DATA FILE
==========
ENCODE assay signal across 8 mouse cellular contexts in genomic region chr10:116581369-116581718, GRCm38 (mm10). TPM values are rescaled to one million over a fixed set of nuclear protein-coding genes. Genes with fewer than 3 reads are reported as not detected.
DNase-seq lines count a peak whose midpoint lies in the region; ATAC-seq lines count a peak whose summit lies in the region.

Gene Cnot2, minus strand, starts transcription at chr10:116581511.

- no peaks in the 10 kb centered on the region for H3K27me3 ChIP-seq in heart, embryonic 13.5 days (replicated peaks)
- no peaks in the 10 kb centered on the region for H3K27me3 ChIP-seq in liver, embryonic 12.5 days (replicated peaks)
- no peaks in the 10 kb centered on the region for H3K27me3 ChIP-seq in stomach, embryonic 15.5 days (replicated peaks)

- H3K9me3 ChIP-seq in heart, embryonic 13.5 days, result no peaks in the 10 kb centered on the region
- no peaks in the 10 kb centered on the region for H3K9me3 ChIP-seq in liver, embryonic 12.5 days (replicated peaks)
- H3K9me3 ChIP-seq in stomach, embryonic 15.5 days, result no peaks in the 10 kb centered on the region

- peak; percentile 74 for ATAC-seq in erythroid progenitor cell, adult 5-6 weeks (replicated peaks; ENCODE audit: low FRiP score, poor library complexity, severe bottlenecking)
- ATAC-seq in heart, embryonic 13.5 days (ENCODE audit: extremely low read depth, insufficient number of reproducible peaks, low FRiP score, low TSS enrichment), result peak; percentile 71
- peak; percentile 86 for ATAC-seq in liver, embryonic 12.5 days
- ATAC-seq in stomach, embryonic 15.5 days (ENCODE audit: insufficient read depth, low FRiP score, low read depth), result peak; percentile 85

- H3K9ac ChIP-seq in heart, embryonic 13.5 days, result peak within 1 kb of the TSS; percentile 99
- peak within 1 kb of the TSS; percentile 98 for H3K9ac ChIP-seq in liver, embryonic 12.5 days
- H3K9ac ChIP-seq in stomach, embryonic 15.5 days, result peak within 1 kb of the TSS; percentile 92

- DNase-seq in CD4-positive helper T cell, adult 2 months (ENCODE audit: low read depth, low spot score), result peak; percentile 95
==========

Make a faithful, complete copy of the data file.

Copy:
ENCODE assay signal across 8 mouse cellular contexts in genomic region chr10:116581369-116581718, GRCm38 (mm10). TPM values are rescaled to one million over a fixed set of nuclear protein-coding genes. Genes with fewer than 3 reads are reported as not detected.
DNase-seq lines count a peak whose midpoint lies in the region; ATAC-seq lines count a peak whose summit lies in the region.

Gene Cnot2, minus strand, starts transcription at chr10:116581511.

- no peaks in the 10 kb centered on the region for H3K27me3 ChIP-seq in heart, embryonic 13.5 days (replicated peaks)
- no peaks in the 10 kb centered on the region for H3K27me3 ChIP-seq in liver, embryonic 12.5 days (replicated peaks)
- no peaks in the 10 kb centered on the region for H3K27me3 ChIP-seq in stomach, embryonic 15.5 days (replicated peaks)

- H3K9me3 ChIP-seq in heart, embryonic 13.5 days, result no peaks in the 10 kb centered on the region
- no peaks in the 10 kb centered on the region for H3K9me3 ChIP-seq in liver, embryonic 12.5 days (replicated peaks)
- H3K9me3 ChIP-seq in stomach, embryonic 15.5 days, result no peaks in the 10 kb centered on the region

- peak; percentile 74 for ATAC-seq in erythroid progenitor cell, adult 5-6 weeks (replicated peaks; ENCODE audit: low FRiP score, poor library complexity, severe bottlenecking)
- ATAC-seq in heart, embryonic 13.5 days (ENCODE audit: extremely low read depth, insufficient number of reproducible peaks, low FRiP score, low TSS enrichment), result peak; percentile 71
- peak; percentile 86 for ATAC-seq in liver, embryonic 12.5 days
- ATAC-seq in stomach, embryonic 15.5 days (ENCODE audit: insufficient read depth, low FRiP score, low read depth), result peak; percentile 85

- H3K9ac ChIP-seq in heart, embryonic 13.5 days, result peak within 1 kb of the TSS; percentile 99
- peak within 1 kb of the TSS; percentile 98 for H3K9ac ChIP-seq in liver, embryonic 12.5 days
- H3K9ac ChIP-seq in stomach, embryonic 15.5 days, result peak within 1 kb of the TSS; percentile 92

- DNase-seq in CD4-positive helper T cell, adult 2 months (ENCODE audit: low read depth, low spot score), result peak; percentile 95